Although early research has shown some benefits, it is too early to recommend these pills to be taken on a daily basis for prolonged periods.

Different varieties:
Agaricus bisporus is a common edible cultivated mushroom also known as white mushroom. The lectin from this common mushroom, the most popular edible species in Western countries, has potent antiproliferative effects on human epithelial cancer cells, without any apparent cytotoxicity. This property confers to it an important therapeutic potential as an antineoplastic agent.
   This mushroom comes in different varieties, and most of the research has been done with agaricus blazei. Therefore, it is difficult to say how similar bisporus is to blazei in terms of its effects on the human immune system or cancer treatment. In addition, it is possible to have an extract from one company that could be slightly or moderately different than an extract from a different company since there is no standardization in agaricus mushroom extract products. Different fractions can be present in a supplement depending whether it is extracted by water, heat, ethanol, hexane, and other methods of extraction.

Alberti
Agaricus blazei is an edible and medicinal mushroom. Agaricus blazei is also known as the Brazilian sun mushroom or himematsutake.
californicus is a North-American species
Agaricus campestris - also known as meadow mushroom
ciuperci
macrosporus
muscarius
Agaricus subrufescens Peck was cultivated first in the late 1800s in eastern North America. Once a popular market mushroom, this agaricus species faded from commerce in the early 20th century. More recently, a mushroom species growing wild in Brazil has been introduced into cultivation in Brazil, Japan and elsewhere. This Brazilian mushroom has been referred to by various names, most commonly as Agaricus blazei Murrill (sensu Heinemann) and most recently as A. brasiliensis Wasser et al.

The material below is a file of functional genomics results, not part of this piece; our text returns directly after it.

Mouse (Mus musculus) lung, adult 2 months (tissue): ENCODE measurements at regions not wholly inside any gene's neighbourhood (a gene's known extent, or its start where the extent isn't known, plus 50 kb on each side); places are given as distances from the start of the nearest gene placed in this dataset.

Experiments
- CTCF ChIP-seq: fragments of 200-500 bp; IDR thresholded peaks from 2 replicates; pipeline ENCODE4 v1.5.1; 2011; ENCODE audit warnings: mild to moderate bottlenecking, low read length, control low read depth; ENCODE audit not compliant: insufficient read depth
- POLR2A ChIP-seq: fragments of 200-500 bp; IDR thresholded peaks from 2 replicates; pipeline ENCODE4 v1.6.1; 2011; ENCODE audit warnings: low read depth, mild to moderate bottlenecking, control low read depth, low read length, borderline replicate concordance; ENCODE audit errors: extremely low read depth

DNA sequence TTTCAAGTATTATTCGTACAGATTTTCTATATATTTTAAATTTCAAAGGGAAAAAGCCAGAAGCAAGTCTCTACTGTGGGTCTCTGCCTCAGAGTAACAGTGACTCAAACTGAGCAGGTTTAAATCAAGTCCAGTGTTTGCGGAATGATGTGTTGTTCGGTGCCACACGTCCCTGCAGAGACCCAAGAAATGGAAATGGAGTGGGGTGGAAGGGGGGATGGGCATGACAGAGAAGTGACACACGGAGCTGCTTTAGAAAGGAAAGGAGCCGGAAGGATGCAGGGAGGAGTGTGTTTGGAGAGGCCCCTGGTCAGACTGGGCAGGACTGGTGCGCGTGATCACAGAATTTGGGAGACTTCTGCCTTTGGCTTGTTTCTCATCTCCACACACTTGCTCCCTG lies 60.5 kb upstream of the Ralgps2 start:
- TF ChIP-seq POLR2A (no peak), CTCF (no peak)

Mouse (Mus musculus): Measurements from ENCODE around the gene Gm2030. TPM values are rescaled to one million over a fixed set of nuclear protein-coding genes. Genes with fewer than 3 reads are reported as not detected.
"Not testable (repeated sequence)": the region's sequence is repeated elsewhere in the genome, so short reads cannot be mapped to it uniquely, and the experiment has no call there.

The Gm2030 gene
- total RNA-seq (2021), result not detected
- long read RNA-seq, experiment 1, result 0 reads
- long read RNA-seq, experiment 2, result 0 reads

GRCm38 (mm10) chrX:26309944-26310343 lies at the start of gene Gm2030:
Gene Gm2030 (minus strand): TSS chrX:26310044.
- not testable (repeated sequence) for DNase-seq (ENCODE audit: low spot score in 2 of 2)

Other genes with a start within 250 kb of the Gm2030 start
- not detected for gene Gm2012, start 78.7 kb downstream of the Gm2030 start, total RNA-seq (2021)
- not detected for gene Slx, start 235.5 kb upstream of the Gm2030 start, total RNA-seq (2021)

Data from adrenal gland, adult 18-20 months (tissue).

xanthodermus is not edible

Emails
Q. I'd like to point out that the scientific and medical research quoted in this article is not applicable to the Doctor's Best products or certain other brands. The reason is that all this research was performed using highly concentrated polysaccharide extracts, not Doctor's Best products or quite a number of other brands sold over the counter. Doctor's Best is not even selling extracts, but simple mushroom powder. No hot water / ethanol extraction process was used to make the active ingredient (polysaccharides, ergosterol) digestible. They do call it 'extract' but if you have a look at their Certificate of Analysis (COA) you will see that there is no percentage of polysaccharides listed. In un-extracted mushroom powder the polysaccharide level cannot be determined using UV absorbtion or HPLC. The polysaccharides also cannot be digested by humans. The reason being mushrooms are made of chitin, which is 90% undigestible by humans (lacking the enzyme chitinase). The consumer will not benefit from eating Doctor's Best Agaricus capsules, since most of it will simply pass through his / her body, undigested. Quality extracts like JHS (45% polysaccharides) or ORIVEDA (60% polysaccharides) is preferable in my opinion.
   A. I appreciate reading your viewpoint. I was wondering whether the two products you mention are guaranteed not to cause hepatic dysfunction since that has been the case as reported. I was wondering if perhaps a more potent extract may cause more problems. What are your thoughts on this issue? Also, without clinical trials, how can you be sure the product mentioned is or is not of benefit? And what studies do you have that indicate the contents of this product will pass undigested?